Who could do such a tremendous feat? The U.S. Army was given the task. With less than authorized strength, promotions frozen, bases being closed, and low morale, the Army was less than enthusiastic about being handed the monumental job of conditioning, immunizing, training, and transporting these young men in such a short span of time. The Army's responsibilities were expanded to run the camps and exercise control over all facets of the camp except technical supervision of the work itself. The Army was able to achieve this rapid mobilization because it maintained a group of flexible officers who were skilled in the art of organizing and training men. There were 73 conditioning camps throughout the United States, which was divided into nine Army Corps Administrative areas. Ultimately, there were 3,500,000 enrollments of 2,500,000 individuals, many who enrolled more than once. Over the existence of the CCC from 1933 - 1942, 4,500 CCC camps were established throughout the United States and its territories.
Different camps attacked different conservation problems. Areas of blight in forests were eradicated, and erosion was stopped. Three billion trees were planted. Sixty-thousand buildings were built. Eight-hundred national and state parks were created. Forest fires were fought; and roads and dams, built. CCC camps served as "Good Samaritans" to people in nearby communities.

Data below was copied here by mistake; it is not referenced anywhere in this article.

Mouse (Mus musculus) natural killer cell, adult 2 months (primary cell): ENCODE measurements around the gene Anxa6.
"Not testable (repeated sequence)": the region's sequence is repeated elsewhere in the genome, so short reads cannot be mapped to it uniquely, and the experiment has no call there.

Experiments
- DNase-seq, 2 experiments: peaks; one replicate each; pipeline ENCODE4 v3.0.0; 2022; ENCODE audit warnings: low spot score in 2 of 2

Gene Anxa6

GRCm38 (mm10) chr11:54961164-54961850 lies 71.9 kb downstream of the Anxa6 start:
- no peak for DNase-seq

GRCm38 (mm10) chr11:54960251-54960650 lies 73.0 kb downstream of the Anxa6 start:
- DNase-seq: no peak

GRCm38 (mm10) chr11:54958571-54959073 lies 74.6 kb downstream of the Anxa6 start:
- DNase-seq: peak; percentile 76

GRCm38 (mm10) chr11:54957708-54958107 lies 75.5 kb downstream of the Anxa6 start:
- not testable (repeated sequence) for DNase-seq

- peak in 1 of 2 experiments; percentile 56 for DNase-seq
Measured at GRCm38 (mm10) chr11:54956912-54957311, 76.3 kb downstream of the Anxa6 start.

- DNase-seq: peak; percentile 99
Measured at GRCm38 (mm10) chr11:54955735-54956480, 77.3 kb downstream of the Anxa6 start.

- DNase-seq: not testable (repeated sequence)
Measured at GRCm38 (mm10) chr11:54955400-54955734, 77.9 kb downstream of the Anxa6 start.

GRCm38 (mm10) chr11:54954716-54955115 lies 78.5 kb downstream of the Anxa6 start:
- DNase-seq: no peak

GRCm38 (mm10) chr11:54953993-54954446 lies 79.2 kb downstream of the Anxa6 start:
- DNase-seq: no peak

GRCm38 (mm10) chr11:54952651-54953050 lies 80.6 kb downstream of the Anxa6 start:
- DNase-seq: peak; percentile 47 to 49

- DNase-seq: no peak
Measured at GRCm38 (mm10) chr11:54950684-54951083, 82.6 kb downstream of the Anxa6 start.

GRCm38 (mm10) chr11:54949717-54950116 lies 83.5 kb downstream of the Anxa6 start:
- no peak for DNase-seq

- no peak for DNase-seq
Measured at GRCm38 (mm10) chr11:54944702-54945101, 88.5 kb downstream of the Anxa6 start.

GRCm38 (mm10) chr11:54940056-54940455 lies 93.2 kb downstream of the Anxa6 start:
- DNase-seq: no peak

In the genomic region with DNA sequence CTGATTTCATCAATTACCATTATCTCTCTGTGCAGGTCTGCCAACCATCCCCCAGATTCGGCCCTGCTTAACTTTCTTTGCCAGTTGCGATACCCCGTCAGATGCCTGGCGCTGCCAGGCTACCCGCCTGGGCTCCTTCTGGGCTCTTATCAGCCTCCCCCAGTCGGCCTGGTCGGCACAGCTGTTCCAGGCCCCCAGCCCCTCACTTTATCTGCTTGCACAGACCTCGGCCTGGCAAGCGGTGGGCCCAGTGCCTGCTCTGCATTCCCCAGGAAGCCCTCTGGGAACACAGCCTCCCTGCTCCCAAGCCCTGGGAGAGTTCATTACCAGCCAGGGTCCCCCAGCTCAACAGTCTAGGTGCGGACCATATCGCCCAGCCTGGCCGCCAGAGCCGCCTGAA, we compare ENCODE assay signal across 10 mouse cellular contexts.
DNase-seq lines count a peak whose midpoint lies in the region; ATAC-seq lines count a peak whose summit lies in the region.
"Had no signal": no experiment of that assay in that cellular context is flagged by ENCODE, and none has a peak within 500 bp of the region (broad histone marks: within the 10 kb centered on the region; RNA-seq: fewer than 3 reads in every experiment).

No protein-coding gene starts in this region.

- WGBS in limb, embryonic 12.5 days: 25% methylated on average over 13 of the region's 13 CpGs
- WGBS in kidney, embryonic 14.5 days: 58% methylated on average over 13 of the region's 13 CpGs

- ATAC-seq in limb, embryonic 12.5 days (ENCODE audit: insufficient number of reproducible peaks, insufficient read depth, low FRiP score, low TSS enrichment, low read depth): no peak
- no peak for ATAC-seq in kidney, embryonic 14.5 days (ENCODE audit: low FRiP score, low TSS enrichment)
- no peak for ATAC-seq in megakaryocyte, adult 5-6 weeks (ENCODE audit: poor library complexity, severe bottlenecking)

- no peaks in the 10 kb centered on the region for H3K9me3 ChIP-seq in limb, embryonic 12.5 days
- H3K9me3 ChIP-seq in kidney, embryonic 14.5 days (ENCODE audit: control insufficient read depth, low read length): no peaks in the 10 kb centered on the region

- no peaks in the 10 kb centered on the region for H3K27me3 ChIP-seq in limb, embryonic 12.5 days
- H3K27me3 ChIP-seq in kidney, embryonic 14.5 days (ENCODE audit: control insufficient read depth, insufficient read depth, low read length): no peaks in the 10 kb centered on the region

Gold Medal CCC Company 1538: A Documentary contains over 440 photos and official documents on photographic quality paper, first-hand accounts given by men who served in the camp, items from a newsy camp newspaper, as well as blue prints of the camp and information from a diary kept by camp clerks. Numerous sources of information are referenced. Included is a biography of the camp's first commander who later was Marshal of The Court at the Nürnberg Trials and was inducted into the Fort Sill Artillery O.C.S. (Officers' Candidate School) Hall of Fame.